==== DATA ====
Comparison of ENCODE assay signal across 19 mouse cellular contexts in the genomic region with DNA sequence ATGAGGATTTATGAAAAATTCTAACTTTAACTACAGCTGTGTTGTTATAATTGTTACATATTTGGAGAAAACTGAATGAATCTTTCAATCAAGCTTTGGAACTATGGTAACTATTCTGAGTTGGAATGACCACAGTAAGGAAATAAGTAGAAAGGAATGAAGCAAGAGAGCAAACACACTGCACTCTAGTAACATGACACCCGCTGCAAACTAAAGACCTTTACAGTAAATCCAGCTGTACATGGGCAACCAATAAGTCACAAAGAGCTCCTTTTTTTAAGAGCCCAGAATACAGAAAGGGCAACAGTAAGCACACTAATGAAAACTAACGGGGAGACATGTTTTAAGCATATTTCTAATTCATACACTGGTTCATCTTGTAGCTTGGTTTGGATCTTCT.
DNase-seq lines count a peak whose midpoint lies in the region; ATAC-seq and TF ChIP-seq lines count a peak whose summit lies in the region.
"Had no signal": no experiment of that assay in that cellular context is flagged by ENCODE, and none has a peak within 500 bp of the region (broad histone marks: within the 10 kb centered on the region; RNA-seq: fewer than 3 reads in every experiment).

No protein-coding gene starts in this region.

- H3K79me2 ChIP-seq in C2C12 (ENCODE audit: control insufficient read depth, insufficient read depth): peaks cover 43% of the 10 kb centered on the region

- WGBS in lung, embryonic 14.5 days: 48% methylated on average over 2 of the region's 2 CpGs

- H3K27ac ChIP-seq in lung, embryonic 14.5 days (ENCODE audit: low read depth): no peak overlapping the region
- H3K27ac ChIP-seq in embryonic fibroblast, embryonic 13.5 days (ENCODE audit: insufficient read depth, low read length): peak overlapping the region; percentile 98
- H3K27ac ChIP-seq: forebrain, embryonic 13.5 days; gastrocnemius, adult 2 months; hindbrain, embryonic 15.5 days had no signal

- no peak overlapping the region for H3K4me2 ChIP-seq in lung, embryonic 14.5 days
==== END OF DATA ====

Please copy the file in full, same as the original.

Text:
Comparison of ENCODE assay signal across 19 mouse cellular contexts in the genomic region with DNA sequence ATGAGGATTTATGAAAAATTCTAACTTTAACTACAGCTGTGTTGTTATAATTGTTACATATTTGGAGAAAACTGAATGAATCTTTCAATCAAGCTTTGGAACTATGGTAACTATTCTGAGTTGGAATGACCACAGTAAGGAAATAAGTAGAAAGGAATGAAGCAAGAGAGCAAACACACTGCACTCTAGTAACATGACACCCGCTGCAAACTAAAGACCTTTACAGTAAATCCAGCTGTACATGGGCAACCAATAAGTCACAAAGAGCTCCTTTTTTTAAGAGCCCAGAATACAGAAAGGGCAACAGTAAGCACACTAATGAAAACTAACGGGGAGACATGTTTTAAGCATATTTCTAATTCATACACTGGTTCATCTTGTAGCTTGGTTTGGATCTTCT.
DNase-seq lines count a peak whose midpoint lies in the region; ATAC-seq and TF ChIP-seq lines count a peak whose summit lies in the region.
"Had no signal": no experiment of that assay in that cellular context is flagged by ENCODE, and none has a peak within 500 bp of the region (broad histone marks: within the 10 kb centered on the region; RNA-seq: fewer than 3 reads in every experiment).

No protein-coding gene starts in this region.

- H3K79me2 ChIP-seq in C2C12 (ENCODE audit: control insufficient read depth, insufficient read depth): peaks cover 43% of the 10 kb centered on the region

- WGBS in lung, embryonic 14.5 days: 48% methylated on average over 2 of the region's 2 CpGs

- H3K27ac ChIP-seq in lung, embryonic 14.5 days (ENCODE audit: low read depth): no peak overlapping the region
- H3K27ac ChIP-seq in embryonic fibroblast, embryonic 13.5 days (ENCODE audit: insufficient read depth, low read length): peak overlapping the region; percentile 98
- H3K27ac ChIP-seq: forebrain, embryonic 13.5 days; gastrocnemius, adult 2 months; hindbrain, embryonic 15.5 days had no signal

- no peak overlapping the region for H3K4me2 ChIP-seq in lung, embryonic 14.5 days